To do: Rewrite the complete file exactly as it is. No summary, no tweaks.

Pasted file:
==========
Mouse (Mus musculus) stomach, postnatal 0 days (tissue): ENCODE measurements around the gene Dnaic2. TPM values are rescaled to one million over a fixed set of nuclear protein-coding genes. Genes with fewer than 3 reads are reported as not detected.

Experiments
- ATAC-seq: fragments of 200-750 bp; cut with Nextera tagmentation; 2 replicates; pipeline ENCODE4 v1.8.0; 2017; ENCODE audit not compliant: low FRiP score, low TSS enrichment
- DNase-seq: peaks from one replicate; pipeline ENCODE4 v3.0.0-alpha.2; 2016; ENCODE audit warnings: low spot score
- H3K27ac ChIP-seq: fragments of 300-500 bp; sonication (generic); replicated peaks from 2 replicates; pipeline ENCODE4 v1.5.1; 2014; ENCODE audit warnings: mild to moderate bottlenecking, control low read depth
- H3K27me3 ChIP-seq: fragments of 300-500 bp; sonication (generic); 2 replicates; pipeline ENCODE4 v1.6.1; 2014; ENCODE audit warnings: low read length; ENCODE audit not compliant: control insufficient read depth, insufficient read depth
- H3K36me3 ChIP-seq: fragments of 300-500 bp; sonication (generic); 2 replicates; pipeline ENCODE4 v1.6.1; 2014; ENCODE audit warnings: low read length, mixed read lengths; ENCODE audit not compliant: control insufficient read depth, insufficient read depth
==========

Mouse (Mus musculus) stomach, postnatal 0 days (tissue): ENCODE measurements around the gene Dnaic2. TPM values are rescaled to one million over a fixed set of nuclear protein-coding genes. Genes with fewer than 3 reads are reported as not detected.

Experiments
- ATAC-seq: fragments of 200-750 bp; cut with Nextera tagmentation; 2 replicates; pipeline ENCODE4 v1.8.0; 2017; ENCODE audit not compliant: low FRiP score, low TSS enrichment
- DNase-seq: peaks from one replicate; pipeline ENCODE4 v3.0.0-alpha.2; 2016; ENCODE audit warnings: low spot score
- H3K27ac ChIP-seq: fragments of 300-500 bp; sonication (generic); replicated peaks from 2 replicates; pipeline ENCODE4 v1.5.1; 2014; ENCODE audit warnings: mild to moderate bottlenecking, control low read depth
- H3K27me3 ChIP-seq: fragments of 300-500 bp; sonication (generic); 2 replicates; pipeline ENCODE4 v1.6.1; 2014; ENCODE audit warnings: low read length; ENCODE audit not compliant: control insufficient read depth, insufficient read depth
- H3K36me3 ChIP-seq: fragments of 300-500 bp; sonication (generic); 2 replicates; pipeline ENCODE4 v1.6.1; 2014; ENCODE audit warnings: low read length, mixed read lengths; ENCODE audit not compliant: control insufficient read depth, insufficient read depth